Now that you have made essential changes to the GraphQL Schema file, let’s proceed ahead with the Mapping Function’s configuration.

Add a Mapping Function

Mapping functions define how blockchain data is transformed into the optimised GraphQL entities that we previously defined in the schema.graphql file.

In this scenario, there's a mapping file containing a pre-established handler. Additionally, there's a utils.ts file housing the helper functions responsible for Ethereum hex data processing during execution.

export async function handleTransaction(
  tx: EthereumTransaction,
): Promise<void> {
  if ( && tx.input) {
    let inscription: Inscription;
    const decodedData = hexToUTF8(tx.input);
    if (isValidDataUri(decodedData)) {
      inscription = Inscription.create({
        id: tx.hash,
        data: decodedData,
        block: tx.blockNumber,
        creator: tx.from,
        created: new Date(Number(tx.blockTimestamp) * 1000),

The handleTransaction function in mappingHandlings.ts processes Ethereum transactions. It decodes the input data of a transaction from hexadecimal format to UTF-8, checks if the decoded data is a valid data URI, and if so, creates an Inscription entity with specific attributes derived from the transaction information (like hash, data, block number, creator, and creation date). Finally, it saves this Inscription entity. During the processing, it utilises functions sourced from utils.ts.

The hexToUTF8 function in utils.ts converts a given hexadecimal string to its corresponding UTF-8 string representation. The isValidDataUri function checks if a given string is a valid data URI by parsing and matching its components according to a specific regular expression pattern. It verifies if the provided data is valid base64 content, considering if it is in base64 format when the URI has the 'base64' extension. The validBase64Content function determines if a given string is valid base64 content, particularly focusing on checking this when the content is expected to be in base64 format.


For more information on mapping functions, please refer to our Mappings documentation.

Build Your Project

Next, build your work to run your new SubQuery project. Run the build command from the project's root directory as given here:

yarn build


Whenever you make changes to your mapping functions, you must rebuild your project.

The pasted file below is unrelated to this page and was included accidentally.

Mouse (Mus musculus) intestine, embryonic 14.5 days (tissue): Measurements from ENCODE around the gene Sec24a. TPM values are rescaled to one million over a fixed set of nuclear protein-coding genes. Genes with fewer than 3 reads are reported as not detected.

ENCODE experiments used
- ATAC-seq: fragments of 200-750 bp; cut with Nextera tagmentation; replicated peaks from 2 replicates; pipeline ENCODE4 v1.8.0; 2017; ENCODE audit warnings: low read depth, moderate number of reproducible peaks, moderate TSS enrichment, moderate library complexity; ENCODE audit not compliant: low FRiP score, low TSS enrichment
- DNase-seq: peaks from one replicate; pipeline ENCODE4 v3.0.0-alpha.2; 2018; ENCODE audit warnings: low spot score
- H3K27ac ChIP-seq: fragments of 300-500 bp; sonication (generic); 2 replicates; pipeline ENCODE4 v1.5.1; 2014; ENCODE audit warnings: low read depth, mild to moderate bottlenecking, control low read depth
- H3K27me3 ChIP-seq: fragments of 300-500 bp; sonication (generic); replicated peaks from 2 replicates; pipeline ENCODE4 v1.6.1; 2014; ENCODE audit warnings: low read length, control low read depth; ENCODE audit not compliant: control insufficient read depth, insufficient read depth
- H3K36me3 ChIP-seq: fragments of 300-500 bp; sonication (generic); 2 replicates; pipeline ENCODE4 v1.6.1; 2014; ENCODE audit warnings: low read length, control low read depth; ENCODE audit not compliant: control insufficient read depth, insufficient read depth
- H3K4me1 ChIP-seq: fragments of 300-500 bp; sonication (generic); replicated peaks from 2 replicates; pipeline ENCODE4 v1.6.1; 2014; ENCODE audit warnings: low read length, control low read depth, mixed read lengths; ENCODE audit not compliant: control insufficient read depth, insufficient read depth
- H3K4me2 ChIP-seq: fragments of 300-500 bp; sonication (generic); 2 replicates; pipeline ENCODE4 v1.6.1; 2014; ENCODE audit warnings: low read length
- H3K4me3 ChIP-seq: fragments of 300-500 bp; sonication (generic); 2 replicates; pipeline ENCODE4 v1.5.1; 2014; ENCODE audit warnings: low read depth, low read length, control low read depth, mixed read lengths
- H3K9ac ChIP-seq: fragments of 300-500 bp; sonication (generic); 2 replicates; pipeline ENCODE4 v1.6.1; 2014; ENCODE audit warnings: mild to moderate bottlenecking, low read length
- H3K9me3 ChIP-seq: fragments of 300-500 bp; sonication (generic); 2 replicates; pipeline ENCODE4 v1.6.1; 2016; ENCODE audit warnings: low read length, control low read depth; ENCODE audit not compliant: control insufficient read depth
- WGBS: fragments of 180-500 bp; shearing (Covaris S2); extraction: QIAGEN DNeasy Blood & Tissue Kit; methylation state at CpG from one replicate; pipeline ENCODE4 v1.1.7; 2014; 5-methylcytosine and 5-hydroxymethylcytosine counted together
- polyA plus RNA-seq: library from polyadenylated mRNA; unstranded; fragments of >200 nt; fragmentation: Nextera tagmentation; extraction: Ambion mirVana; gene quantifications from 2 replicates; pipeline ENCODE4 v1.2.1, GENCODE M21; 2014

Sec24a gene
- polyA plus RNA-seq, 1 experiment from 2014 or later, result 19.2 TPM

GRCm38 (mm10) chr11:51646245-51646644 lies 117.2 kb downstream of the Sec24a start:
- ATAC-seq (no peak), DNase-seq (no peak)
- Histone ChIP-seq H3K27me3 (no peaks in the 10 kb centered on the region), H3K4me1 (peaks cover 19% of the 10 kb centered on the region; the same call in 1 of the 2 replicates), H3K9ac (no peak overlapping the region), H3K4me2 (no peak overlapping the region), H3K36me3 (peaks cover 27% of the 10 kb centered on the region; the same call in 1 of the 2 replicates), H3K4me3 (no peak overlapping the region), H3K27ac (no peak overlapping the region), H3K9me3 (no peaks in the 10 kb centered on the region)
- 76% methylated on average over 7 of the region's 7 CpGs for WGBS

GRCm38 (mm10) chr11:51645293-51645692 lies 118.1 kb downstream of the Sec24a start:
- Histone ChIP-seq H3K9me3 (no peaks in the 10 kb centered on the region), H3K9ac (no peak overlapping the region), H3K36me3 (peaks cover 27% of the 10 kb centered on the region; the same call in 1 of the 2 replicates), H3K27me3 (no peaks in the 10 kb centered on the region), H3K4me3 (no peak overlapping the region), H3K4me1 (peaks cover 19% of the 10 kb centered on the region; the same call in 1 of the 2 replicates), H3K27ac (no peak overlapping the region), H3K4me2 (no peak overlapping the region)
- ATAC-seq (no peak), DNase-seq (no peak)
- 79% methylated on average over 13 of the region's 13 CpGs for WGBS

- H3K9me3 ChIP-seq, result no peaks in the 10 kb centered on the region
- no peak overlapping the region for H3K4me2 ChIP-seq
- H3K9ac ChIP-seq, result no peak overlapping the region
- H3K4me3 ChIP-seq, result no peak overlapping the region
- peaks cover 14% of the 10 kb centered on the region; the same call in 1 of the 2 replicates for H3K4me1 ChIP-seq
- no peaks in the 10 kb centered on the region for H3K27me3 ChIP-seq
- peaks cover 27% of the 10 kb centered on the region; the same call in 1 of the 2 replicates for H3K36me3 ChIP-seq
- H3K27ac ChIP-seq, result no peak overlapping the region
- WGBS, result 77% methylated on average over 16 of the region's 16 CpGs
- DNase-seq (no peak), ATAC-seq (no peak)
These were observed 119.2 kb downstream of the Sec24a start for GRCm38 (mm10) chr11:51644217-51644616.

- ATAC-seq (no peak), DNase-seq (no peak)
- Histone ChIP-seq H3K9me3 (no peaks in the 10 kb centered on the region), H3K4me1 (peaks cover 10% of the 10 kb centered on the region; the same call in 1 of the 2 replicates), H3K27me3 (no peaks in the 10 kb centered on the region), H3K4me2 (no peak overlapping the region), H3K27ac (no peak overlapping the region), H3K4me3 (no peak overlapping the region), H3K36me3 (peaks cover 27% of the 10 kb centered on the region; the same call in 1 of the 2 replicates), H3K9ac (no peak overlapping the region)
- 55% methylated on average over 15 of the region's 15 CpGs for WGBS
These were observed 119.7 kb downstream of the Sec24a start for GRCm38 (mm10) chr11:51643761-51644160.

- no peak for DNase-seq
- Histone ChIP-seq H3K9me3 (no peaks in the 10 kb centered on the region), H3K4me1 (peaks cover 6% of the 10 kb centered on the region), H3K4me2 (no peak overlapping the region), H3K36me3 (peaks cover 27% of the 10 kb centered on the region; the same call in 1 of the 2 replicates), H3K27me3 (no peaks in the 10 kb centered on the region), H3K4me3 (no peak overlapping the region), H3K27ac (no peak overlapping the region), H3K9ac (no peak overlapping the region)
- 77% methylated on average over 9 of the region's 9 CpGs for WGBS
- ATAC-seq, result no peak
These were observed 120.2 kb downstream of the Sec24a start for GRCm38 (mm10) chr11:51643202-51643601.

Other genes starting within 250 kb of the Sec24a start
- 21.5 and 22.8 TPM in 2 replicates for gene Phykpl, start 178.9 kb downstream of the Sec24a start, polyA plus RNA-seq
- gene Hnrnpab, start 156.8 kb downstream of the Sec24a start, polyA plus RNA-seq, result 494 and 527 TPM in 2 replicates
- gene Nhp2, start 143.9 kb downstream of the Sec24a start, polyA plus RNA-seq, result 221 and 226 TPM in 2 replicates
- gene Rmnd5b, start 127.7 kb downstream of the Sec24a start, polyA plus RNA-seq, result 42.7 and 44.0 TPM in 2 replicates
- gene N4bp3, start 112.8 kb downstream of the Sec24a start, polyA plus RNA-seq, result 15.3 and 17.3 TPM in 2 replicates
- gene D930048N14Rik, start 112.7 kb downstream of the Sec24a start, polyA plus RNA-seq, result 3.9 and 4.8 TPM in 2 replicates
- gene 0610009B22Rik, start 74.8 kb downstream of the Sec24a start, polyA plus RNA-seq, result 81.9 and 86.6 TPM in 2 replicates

Now, you are ready to run your first SubQuery project. Let’s check out the process of running your project in detail.

Whenever you create a new SubQuery Project, first, you must run it locally on your computer and test it and using Docker is the easiest and quickiest way to do this.

Run Your Project Locally with Docker

The docker-compose.yml file defines all the configurations that control how a SubQuery node runs. For a new project, which you have just initialised, you won't need to change anything.

However, visit the Running SubQuery Locally to get more information on the file and the settings.

Run the following command under the project directory:

yarn start:docker


It may take a few minutes to download the required images and start the various nodes and Postgres databases.

Query your Project

Next, let's query our project. Follow these three simple steps to query your SubQuery project:

  1. Open your browser and head to http://localhost:3000.

  2. You will see a GraphQL playground in the browser and the schemas which are ready to query.

  3. Find the Docs tab on the right side of the playground which should open a documentation drawer. This documentation is automatically generated and it helps you find what entities and methods you can query.

Try the following queries to understand how it works for your new SubQuery starter project. Don’t forget to learn more about the GraphQL Query language.

query {
  inscriptions(first: 2) {
    nodes {
  "data": {
    "inscriptions": {
      "nodes": [
          "id": "0x464612703fbc884e68a8b53cff271d7dca9af868c4e7638f5052abc764e05251",
          "data": "data:,{\"p\":\"erc-cash\",\"op\":\"mint\",\"tick\":\"ESH\",\"id\":\"10348\",\"amt\":\"1000\"}",
          "creator": "0x0d283dF942DA60E67AA41b3393d0420EBf65c8d1",
          "block": 18130571,
          "created": "2023-09-13T23:11:59"
          "id": "0xe1a62ebfa91493d6b2d3651e72a27b2ccb227b38c5cd68c697832987b659d501",
          "data": "data:,{\"p\":\"erc-20\",\"op\":\"mint\",\"tick\":\"defi\",\"id\":\"3938\",\"amt\":\"1000\"}",
          "creator": "0xBe3C8c48845c42484d896EF0A5a7fDa3A3ceCE7F",
          "block": 18130661,
          "created": "2023-09-13T23:30:23"


The final code of this project can be found hereopen in new window.

What's next?

Congratulations! You have now a locally running SubQuery project that accepts GraphQL API requests for transferring data.


Find out how to build a performant SubQuery project and avoid common mistakes in Project Optimisation.

Click here to learn what should be your next step in your SubQuery journey.